Financial advisors vastly overestimate their clients' knowledge about investing and their willingness to take risks, according to a new survey by Accenture, a global management consulting and technology services firm. In fact, Accenture says that clients themselves don’t have as much faith in their own knowledge or as much hunger for risk as advisors give them credit for.

Advisors are three times more likely to describe their clients as very knowledgeable about investing than the investors are themselves (42 percent versus 12 percent), says the firm.

Accenture surveyed 400 financial advisors and compared the results with those of an earlier survey of 1,005 investors and potential investors who use social media at least once a week.

Only 1 percent of advisors described their clients as unknowledgeable about investing, while 25 percent of the investors themselves said they didn’t know about the subject.

The surveys showed advisors are more than twice as likely to see their clients as aggressive investors than the clients themselves (28 percent versus 13 percent).

According to the surveys’ results, advisors might also be overestimating the strength of their customer relationships. Sixty-seven percent of advisors claim to have a personal relationship with their clients, whereas only 38 percent of the clients feel that way.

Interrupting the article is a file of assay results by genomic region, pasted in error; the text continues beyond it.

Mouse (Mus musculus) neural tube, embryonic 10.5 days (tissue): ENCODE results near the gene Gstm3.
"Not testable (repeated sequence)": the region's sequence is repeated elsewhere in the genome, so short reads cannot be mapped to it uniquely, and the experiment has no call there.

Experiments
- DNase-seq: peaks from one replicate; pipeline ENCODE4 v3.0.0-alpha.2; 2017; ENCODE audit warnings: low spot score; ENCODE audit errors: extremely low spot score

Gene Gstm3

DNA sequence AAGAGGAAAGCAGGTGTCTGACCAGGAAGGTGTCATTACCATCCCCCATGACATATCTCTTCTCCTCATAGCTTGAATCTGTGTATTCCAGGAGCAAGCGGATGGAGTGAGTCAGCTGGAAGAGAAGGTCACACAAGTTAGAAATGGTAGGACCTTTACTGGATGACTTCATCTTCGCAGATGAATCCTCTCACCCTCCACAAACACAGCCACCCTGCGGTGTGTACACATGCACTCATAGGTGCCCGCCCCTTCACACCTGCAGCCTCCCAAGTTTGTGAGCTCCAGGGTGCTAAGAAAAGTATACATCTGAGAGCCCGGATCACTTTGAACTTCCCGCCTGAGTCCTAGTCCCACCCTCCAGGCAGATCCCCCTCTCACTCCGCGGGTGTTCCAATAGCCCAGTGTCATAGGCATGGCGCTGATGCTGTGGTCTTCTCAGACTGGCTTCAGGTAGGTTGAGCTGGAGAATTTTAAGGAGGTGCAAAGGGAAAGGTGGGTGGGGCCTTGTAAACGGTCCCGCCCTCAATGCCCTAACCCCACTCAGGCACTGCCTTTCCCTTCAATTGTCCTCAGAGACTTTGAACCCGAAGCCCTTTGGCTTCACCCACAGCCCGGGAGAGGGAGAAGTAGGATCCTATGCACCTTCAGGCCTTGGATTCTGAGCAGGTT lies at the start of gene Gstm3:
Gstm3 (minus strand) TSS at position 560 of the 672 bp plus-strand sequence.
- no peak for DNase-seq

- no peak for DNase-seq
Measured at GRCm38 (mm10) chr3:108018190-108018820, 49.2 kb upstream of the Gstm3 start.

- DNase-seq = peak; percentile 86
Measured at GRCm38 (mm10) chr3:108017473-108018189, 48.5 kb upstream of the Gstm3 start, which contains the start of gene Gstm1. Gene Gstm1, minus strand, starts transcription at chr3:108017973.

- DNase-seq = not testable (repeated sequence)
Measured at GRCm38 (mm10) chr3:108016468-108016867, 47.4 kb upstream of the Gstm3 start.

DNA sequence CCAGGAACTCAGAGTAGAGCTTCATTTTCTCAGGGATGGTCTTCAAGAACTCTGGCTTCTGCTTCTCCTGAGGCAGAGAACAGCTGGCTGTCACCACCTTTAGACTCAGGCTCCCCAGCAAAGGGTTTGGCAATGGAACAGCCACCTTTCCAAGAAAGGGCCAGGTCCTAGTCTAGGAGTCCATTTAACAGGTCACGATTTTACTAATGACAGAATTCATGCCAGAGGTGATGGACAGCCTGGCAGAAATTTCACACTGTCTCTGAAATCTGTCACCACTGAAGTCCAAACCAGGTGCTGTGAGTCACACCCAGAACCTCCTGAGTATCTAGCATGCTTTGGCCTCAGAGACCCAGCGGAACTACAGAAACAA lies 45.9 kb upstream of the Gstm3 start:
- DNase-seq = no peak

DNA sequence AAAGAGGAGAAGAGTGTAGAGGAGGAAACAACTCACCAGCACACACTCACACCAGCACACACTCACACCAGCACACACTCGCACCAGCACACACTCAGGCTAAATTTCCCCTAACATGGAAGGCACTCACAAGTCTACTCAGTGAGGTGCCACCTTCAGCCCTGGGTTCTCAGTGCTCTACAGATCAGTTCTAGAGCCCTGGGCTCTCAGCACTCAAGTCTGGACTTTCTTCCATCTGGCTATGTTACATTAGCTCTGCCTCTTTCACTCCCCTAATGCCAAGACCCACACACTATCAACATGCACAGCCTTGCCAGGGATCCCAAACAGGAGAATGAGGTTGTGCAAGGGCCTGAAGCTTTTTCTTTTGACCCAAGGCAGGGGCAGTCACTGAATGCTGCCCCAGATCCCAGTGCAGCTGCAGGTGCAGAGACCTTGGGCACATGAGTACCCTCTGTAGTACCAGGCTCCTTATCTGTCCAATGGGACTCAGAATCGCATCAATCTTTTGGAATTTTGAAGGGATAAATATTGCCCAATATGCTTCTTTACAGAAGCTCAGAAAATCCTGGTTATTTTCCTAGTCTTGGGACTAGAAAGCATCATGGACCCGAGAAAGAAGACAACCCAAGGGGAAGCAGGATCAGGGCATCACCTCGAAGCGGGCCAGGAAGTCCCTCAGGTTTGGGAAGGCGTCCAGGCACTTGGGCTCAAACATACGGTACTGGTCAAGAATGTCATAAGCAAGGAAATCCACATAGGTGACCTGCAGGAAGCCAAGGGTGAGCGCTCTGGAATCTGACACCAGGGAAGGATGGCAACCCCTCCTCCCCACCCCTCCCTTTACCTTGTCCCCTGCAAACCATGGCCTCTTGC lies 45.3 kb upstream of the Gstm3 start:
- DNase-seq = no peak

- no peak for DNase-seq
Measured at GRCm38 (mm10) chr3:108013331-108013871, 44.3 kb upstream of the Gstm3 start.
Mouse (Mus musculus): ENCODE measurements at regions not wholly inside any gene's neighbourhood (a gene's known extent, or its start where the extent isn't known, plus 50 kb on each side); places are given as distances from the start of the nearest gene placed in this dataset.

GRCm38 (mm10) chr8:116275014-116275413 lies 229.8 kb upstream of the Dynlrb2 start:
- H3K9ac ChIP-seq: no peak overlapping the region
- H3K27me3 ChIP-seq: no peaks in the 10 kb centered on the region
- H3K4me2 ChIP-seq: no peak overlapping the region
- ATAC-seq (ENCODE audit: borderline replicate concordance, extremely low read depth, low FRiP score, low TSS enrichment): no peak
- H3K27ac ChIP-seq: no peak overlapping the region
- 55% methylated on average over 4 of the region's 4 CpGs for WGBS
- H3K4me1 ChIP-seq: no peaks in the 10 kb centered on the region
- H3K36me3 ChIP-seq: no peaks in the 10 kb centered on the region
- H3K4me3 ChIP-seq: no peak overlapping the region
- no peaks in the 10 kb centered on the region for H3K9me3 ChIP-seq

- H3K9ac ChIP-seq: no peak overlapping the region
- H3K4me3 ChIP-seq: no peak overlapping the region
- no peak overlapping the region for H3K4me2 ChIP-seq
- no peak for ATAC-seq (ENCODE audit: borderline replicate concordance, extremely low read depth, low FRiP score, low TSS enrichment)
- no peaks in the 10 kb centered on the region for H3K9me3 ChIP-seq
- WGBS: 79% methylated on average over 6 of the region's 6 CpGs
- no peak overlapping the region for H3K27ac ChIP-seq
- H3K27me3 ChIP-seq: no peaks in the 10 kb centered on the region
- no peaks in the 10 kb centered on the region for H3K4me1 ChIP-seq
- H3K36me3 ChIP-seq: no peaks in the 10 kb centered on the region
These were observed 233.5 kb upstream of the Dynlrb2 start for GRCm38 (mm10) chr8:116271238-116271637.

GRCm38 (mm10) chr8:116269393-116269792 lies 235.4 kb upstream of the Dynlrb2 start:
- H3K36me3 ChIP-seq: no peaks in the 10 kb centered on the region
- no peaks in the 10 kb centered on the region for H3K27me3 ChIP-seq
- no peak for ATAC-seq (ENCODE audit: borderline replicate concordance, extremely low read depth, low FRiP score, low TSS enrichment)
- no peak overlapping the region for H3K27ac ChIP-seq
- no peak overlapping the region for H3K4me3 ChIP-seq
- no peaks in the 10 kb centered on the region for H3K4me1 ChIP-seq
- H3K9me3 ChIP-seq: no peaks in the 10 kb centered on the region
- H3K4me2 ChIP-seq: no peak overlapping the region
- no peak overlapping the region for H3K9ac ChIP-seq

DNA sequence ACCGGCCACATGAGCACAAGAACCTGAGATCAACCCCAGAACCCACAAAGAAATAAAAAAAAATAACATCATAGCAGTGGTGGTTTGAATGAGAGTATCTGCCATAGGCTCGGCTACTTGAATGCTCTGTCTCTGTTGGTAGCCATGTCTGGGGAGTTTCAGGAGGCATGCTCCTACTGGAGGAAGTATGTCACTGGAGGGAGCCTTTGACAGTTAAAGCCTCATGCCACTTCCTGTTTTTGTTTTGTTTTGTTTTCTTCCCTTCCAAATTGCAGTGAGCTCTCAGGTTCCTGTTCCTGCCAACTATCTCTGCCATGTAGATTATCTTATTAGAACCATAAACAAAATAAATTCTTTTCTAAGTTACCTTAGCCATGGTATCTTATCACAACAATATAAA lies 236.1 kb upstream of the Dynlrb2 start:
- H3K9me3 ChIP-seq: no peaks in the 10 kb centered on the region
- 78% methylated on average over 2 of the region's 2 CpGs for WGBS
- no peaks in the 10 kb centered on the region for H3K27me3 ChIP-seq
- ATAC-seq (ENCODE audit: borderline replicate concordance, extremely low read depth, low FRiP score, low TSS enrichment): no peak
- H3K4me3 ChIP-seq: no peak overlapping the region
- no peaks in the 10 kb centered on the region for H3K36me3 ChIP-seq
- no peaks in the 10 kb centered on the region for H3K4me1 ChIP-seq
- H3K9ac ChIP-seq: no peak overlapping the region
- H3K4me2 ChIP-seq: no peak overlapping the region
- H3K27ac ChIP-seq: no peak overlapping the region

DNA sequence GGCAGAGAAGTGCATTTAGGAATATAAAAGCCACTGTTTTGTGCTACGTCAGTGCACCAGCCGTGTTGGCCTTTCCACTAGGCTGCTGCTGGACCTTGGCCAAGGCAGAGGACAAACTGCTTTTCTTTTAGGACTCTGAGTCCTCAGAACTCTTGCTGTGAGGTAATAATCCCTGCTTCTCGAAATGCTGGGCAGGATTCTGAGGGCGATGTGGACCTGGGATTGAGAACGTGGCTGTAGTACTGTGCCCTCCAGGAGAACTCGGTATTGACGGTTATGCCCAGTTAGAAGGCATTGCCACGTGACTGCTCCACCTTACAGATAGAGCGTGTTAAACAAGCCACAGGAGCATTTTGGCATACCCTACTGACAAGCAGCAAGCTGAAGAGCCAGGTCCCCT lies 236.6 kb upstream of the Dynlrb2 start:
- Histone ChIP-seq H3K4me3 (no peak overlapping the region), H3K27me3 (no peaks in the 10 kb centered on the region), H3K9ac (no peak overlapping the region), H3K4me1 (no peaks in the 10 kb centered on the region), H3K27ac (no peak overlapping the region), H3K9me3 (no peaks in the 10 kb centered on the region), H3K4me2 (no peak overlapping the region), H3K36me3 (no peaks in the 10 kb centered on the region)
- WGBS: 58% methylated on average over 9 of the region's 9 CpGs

“Our research suggests that financial advisors need to focus on better understanding their clients’ views and objectives to foster closer, more trusting relationships,” says Alex Pigliucci, the global managing director of Accenture’s wealth and asset management services.

In another area of the advisor survey, entitled “Closing the Gap: How Tech-Savvy Advisors Can Regain Investor Trust,” nearly half (48 percent) of the advisors said they are using social media daily to interact with clients.

Half the advisors said they have successfully used social media to convert prospects into clients, and 74 percent said social media helps them increase assets under management.

Nearly half (49 percent) said they believe firms that fail to leverage social media will lose clients to firms that do.

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